Who could blame Cobey, at 79, for taking a break from the daily attacks on our public education system by Senate Leader Phil Berger and House Speaker Tim Moore. They have been unrelenting in their efforts to dismantle the State Board of Education. Cobey fought the good fight on behalf of the board and is still fighting.

There are few North Carolinians who can claim Cobey’s conservative Republican pedigree. In 1982 (when Speaker Moore was 12 years old) he was Jesse Helms’ Congressional Club choice to unseat a four-term Democrat in the Fourth Congressional District. He fell short that year, but won the seat two years later.

Cobey was Secretary of Environment and Natural Resources under Gov. Jim Martin. He served as chairman of the state Republican Party. He was on the board of a private school and vice chairman of the Jesse Helms Center in 2013 when Gov. Pat McCrory named him to the State Board and he was elected its chairman.

It is certainly curious that, upon his resignation, Cobey received public words of appreciation for his service from Gov. Roy Cooper and former Democratic Superintendent of Public Instruction June Atkinson while Republicans, including Berger, Moore and former Gov. McCrory who appointed him, were uncharacteristically muted.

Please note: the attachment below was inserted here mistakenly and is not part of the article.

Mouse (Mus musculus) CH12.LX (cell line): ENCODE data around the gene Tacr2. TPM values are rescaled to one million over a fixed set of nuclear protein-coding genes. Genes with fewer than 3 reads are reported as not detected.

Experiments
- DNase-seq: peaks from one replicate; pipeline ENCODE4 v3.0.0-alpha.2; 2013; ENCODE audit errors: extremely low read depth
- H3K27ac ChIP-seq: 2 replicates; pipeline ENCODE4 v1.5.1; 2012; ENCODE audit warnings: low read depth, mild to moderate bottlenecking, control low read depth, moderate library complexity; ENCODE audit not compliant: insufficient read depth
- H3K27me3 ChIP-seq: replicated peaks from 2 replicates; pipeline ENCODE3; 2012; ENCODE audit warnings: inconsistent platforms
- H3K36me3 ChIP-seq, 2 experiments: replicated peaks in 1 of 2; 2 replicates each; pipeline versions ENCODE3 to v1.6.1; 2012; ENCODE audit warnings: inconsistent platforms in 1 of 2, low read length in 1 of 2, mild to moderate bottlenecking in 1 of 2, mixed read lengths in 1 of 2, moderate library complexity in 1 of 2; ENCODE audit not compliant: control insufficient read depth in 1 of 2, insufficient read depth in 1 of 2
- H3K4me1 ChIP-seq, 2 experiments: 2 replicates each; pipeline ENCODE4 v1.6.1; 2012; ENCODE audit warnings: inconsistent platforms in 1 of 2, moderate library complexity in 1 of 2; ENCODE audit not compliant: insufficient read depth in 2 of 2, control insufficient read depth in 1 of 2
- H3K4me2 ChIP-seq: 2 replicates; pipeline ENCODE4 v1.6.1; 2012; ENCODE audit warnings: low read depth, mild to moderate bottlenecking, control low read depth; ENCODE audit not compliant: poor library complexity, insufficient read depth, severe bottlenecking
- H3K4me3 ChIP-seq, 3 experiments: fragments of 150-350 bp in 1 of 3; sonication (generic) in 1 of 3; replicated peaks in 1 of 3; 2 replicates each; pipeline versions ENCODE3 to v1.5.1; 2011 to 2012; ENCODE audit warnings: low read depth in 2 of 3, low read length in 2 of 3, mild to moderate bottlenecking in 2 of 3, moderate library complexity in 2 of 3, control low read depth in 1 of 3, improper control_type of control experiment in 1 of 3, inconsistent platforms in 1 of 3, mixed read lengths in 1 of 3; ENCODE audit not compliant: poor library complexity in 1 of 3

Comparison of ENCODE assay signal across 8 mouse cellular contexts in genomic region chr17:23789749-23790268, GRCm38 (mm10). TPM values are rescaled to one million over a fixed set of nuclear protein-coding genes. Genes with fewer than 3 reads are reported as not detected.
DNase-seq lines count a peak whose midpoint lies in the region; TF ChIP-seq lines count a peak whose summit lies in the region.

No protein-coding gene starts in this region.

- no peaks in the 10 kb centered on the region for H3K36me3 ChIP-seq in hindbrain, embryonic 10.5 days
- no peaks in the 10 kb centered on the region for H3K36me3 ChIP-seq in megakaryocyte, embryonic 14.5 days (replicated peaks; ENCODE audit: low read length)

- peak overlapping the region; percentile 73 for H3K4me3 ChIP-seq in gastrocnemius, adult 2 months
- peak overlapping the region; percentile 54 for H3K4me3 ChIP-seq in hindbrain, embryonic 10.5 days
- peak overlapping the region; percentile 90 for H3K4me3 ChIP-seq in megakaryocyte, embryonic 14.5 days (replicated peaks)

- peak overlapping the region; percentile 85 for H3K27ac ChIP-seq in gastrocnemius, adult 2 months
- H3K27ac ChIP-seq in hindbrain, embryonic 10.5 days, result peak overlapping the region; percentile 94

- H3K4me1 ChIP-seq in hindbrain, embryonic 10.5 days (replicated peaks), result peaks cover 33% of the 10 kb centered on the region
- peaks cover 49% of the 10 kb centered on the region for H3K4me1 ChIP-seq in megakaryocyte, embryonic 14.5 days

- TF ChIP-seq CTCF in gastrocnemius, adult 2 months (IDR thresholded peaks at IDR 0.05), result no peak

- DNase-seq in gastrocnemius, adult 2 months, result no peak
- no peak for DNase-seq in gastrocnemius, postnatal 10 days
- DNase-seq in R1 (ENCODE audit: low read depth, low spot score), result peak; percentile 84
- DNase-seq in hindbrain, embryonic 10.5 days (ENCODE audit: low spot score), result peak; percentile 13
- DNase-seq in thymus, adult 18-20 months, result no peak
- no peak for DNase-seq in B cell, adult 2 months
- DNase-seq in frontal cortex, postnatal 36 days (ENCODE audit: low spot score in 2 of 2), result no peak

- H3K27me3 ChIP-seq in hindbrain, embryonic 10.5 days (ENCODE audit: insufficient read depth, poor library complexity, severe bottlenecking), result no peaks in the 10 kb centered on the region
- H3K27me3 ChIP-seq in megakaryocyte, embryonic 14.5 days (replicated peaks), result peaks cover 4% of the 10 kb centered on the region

It is the fact that Cobey isn’t a pushover; that he stands up for his principles and also works with Democrats to find common ground to strengthen public education; that he stands up for the constitutional role of the State Board of Education in the face of legislative efforts to weaken it. That infuriates Berger and Moore.

State Superintendent of Public Instruction Mark Johnson has been acquiescent to the legislative leadership and with newly-enacted powers from the legislature, worked to subvert the state board’s authority.

The current leaders of the General Assembly see every exchange as an opportunity for a confrontation, every issue is reason for ideological combat. Anyone who might have the moxie to suggest an alternative solution or competing idea is the enemy. Cobey has been under attack for several years. He fought hard.

Make no mistake about it, Bill Cobey believes in the strength of his ideas and positions. But he also has the confidence to let others challenge them and discuss them.